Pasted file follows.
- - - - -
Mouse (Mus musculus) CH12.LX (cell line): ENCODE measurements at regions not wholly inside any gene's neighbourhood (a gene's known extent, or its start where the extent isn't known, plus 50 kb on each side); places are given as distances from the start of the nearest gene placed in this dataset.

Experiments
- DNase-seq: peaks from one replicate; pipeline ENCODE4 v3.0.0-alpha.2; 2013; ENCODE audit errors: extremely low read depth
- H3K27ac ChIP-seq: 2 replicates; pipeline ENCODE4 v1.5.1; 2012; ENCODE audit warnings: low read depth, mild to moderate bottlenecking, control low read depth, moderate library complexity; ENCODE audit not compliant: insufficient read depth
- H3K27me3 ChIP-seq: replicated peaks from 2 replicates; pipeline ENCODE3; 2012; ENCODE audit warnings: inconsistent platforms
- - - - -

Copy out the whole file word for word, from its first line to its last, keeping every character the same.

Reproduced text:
Mouse (Mus musculus) CH12.LX (cell line): ENCODE measurements at regions not wholly inside any gene's neighbourhood (a gene's known extent, or its start where the extent isn't known, plus 50 kb on each side); places are given as distances from the start of the nearest gene placed in this dataset.

Experiments
- DNase-seq: peaks from one replicate; pipeline ENCODE4 v3.0.0-alpha.2; 2013; ENCODE audit errors: extremely low read depth
- H3K27ac ChIP-seq: 2 replicates; pipeline ENCODE4 v1.5.1; 2012; ENCODE audit warnings: low read depth, mild to moderate bottlenecking, control low read depth, moderate library complexity; ENCODE audit not compliant: insufficient read depth
- H3K27me3 ChIP-seq: replicated peaks from 2 replicates; pipeline ENCODE3; 2012; ENCODE audit warnings: inconsistent platforms